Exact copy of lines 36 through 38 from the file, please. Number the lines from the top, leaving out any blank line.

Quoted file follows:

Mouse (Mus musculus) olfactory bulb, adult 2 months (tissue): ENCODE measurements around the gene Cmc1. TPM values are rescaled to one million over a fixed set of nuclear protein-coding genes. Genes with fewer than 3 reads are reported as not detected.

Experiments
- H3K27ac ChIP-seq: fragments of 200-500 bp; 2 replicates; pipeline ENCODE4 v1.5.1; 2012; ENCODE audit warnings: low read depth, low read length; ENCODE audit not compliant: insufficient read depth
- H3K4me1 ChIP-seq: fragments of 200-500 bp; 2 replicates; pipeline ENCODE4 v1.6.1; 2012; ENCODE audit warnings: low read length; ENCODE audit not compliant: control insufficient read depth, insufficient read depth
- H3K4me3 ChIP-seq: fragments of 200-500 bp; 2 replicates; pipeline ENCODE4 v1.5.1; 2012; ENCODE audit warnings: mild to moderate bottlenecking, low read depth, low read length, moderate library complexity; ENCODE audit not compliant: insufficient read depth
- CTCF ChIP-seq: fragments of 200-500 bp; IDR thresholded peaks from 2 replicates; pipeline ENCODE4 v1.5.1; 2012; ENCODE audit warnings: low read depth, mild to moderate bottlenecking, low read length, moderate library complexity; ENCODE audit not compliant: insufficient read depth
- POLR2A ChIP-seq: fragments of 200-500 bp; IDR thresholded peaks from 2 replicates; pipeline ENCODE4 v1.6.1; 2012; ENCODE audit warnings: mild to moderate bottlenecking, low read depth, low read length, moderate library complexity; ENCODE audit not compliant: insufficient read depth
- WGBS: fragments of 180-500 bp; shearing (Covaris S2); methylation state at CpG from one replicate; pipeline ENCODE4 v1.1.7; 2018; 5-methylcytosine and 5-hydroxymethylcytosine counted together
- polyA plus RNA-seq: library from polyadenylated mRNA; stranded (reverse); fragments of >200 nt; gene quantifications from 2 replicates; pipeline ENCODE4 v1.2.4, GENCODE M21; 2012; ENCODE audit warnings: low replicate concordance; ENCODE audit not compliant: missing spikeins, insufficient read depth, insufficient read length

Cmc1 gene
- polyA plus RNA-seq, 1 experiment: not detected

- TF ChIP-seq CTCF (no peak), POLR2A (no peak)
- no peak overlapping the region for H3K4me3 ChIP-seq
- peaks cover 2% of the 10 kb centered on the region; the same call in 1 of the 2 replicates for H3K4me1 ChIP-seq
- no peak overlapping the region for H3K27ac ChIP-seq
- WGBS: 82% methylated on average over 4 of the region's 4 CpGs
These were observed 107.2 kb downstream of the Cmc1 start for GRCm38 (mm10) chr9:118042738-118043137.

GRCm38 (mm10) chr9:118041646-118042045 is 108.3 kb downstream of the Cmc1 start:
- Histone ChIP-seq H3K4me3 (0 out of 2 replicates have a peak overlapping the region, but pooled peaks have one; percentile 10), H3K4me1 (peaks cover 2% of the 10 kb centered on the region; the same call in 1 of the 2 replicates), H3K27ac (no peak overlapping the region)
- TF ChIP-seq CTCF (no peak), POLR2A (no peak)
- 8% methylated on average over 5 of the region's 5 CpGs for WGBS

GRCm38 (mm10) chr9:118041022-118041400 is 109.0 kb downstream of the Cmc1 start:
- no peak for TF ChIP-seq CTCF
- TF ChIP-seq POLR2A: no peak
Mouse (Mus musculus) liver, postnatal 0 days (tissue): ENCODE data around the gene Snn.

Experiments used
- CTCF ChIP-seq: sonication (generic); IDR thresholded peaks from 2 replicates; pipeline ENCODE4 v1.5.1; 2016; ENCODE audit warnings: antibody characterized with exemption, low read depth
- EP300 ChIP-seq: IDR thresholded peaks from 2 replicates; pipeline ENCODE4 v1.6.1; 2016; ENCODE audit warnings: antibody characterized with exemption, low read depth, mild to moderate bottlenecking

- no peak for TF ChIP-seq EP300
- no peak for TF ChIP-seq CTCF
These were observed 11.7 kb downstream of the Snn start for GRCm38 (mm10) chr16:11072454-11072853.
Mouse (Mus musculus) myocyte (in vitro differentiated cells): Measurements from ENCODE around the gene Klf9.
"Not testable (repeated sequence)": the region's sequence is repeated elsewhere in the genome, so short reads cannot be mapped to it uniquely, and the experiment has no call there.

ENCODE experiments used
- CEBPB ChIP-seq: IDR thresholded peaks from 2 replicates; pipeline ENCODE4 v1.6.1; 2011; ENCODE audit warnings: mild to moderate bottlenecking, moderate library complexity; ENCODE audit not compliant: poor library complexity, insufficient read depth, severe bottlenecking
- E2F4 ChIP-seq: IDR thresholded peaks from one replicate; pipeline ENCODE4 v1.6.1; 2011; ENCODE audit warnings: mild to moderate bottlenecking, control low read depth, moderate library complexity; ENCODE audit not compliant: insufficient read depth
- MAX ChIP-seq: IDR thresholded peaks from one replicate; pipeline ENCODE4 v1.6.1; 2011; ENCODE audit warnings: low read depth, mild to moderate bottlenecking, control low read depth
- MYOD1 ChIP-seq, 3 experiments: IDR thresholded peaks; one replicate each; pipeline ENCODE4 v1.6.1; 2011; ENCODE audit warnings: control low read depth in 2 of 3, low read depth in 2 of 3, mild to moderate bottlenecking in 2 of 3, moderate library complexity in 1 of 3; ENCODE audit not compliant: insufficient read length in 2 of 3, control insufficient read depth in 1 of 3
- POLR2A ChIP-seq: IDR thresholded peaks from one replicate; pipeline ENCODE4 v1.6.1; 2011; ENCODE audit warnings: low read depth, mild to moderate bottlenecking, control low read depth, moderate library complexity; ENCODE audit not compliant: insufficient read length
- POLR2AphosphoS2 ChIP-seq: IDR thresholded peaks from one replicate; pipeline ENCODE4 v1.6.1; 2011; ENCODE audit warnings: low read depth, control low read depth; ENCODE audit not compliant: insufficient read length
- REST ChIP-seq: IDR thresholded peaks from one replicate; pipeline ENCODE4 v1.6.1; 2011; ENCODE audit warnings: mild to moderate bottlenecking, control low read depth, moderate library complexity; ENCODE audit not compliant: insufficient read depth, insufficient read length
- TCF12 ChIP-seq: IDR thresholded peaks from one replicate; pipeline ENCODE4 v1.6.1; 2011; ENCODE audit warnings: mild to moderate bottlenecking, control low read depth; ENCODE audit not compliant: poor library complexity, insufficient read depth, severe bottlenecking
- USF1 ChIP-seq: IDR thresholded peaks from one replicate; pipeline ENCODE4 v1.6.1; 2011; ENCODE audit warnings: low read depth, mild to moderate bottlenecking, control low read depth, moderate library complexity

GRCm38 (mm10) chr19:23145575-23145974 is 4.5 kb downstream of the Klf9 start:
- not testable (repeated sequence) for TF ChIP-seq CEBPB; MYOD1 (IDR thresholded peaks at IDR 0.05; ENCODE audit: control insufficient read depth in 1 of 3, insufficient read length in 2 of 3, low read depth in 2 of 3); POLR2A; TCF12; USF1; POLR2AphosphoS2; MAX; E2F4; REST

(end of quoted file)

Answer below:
- E2F4 ChIP-seq: IDR thresholded peaks from one replicate; pipeline ENCODE4 v1.6.1; 2011; ENCODE audit warnings: mild to moderate bottlenecking, control low read depth, moderate library complexity; ENCODE audit not compliant: insufficient read depth
- MAX ChIP-seq: IDR thresholded peaks from one replicate; pipeline ENCODE4 v1.6.1; 2011; ENCODE audit warnings: low read depth, mild to moderate bottlenecking, control low read depth
- MYOD1 ChIP-seq, 3 experiments: IDR thresholded peaks; one replicate each; pipeline ENCODE4 v1.6.1; 2011; ENCODE audit warnings: control low read depth in 2 of 3, low read depth in 2 of 3, mild to moderate bottlenecking in 2 of 3, moderate library complexity in 1 of 3; ENCODE audit not compliant: insufficient read length in 2 of 3, control insufficient read depth in 1 of 3